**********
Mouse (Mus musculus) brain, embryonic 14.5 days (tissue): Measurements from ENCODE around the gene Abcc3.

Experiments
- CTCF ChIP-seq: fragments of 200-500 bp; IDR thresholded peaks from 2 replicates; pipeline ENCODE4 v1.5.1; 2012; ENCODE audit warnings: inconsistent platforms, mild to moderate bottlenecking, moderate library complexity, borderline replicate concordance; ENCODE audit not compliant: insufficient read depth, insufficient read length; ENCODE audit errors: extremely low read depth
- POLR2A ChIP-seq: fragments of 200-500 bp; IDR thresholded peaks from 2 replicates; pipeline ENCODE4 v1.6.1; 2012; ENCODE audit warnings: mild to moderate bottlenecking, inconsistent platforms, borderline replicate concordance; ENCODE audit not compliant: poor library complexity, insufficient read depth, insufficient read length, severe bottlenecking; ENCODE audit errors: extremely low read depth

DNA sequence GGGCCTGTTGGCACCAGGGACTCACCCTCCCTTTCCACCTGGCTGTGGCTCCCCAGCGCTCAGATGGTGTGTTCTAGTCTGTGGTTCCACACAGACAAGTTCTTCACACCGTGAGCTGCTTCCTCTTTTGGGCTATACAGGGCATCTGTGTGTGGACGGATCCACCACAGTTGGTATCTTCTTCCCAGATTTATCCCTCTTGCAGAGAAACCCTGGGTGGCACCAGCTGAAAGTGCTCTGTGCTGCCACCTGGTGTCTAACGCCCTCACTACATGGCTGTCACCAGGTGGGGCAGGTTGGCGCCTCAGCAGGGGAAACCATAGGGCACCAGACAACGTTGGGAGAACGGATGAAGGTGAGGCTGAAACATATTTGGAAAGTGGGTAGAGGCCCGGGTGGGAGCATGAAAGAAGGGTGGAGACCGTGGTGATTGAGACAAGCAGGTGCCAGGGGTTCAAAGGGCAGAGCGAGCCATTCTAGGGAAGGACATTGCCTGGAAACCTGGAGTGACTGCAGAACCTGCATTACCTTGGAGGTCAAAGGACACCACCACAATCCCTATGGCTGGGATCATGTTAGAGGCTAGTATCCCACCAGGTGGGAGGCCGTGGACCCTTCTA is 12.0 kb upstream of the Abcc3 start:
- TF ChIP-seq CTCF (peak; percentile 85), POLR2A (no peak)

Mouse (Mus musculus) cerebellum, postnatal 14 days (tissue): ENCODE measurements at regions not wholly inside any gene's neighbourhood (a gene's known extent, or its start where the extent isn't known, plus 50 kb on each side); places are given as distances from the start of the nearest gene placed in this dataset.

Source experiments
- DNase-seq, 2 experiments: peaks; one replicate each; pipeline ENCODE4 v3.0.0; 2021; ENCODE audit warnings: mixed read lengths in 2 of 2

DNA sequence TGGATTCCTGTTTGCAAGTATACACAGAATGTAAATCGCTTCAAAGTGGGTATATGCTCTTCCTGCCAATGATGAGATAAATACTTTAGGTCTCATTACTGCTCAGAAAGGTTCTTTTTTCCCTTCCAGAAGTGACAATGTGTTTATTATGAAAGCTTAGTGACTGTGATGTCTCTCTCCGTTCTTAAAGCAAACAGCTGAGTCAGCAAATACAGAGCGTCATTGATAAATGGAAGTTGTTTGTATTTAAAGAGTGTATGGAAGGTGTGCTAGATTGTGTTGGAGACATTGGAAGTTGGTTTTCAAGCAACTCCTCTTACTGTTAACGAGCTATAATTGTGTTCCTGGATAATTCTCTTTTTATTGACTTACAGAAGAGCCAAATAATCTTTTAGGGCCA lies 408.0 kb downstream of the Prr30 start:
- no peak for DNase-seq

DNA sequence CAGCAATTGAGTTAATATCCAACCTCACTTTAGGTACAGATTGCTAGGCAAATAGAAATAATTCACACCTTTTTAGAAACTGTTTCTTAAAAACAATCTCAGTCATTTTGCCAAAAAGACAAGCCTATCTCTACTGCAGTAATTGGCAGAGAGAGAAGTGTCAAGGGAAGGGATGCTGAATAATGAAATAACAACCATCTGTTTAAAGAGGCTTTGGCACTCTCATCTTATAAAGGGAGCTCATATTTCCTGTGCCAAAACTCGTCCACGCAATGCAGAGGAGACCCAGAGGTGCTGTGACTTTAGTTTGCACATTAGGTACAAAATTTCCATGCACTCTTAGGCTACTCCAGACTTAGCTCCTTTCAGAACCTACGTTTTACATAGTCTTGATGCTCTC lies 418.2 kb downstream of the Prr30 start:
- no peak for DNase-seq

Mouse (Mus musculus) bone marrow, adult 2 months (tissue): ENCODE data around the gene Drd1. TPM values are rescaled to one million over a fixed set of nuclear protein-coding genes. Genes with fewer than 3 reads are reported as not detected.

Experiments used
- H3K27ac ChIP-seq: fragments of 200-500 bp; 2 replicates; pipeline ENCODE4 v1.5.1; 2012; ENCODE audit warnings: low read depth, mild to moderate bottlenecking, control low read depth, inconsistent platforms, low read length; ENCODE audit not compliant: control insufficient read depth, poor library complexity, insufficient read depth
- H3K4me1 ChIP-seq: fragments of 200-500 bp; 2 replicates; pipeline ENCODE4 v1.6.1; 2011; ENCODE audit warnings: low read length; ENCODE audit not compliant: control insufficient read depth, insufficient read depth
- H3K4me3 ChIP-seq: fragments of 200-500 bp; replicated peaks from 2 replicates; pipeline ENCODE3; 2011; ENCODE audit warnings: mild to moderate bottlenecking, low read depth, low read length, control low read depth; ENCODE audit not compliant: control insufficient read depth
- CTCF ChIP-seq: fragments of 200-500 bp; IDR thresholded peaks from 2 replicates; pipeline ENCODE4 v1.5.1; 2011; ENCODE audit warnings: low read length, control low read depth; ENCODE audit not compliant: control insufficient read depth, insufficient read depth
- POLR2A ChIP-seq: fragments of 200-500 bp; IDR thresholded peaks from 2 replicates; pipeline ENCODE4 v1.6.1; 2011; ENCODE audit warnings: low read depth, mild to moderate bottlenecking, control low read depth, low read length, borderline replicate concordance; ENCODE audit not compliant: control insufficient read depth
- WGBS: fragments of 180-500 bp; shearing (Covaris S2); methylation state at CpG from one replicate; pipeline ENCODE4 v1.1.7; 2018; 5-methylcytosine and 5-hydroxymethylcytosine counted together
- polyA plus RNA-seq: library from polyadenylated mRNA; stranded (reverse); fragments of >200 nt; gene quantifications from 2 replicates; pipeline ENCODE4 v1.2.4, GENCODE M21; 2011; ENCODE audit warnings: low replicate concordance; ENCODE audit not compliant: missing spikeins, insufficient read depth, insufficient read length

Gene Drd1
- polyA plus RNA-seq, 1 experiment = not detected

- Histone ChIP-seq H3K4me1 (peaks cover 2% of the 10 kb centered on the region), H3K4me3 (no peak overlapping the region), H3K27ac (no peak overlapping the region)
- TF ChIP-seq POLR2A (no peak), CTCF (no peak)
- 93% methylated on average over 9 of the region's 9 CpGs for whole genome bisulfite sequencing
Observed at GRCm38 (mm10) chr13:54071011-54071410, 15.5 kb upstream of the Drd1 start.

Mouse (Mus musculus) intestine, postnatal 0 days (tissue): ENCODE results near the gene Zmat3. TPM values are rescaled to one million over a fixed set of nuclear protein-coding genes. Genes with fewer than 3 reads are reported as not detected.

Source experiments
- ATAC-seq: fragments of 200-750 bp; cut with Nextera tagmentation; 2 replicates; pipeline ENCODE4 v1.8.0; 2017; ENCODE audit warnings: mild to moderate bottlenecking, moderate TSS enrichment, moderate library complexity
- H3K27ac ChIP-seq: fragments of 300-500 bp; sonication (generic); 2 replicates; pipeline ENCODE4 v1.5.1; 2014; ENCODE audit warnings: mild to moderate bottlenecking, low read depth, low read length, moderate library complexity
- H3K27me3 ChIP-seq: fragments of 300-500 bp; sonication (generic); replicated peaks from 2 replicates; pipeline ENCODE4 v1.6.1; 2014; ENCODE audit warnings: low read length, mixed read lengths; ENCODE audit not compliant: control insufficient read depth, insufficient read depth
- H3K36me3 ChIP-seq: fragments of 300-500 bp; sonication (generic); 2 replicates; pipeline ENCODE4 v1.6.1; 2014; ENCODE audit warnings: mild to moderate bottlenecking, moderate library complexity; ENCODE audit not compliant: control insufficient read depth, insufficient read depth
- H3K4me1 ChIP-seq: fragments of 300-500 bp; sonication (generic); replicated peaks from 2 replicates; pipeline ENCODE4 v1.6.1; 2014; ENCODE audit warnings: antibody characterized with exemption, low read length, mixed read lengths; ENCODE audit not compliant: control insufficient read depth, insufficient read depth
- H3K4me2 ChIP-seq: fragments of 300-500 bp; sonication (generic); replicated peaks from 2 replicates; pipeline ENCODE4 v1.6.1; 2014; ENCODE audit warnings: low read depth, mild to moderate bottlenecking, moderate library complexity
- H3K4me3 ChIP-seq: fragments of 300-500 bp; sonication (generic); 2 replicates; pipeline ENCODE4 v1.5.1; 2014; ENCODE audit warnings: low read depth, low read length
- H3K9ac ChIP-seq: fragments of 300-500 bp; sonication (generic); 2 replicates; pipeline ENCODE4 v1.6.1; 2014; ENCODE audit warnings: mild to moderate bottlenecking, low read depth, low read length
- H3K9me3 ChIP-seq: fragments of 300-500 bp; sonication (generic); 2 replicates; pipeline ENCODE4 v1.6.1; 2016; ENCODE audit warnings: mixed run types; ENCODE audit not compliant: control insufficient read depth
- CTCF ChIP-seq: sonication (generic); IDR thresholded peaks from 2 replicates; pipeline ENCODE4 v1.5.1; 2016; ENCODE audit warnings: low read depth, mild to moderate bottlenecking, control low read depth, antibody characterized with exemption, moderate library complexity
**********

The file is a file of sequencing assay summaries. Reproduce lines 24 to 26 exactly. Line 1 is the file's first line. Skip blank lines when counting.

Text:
- polyA plus RNA-seq, 1 experiment = not detected

- Histone ChIP-seq H3K4me1 (peaks cover 2% of the 10 kb centered on the region), H3K4me3 (no peak overlapping the region), H3K27ac (no peak overlapping the region)
- TF ChIP-seq POLR2A (no peak), CTCF (no peak)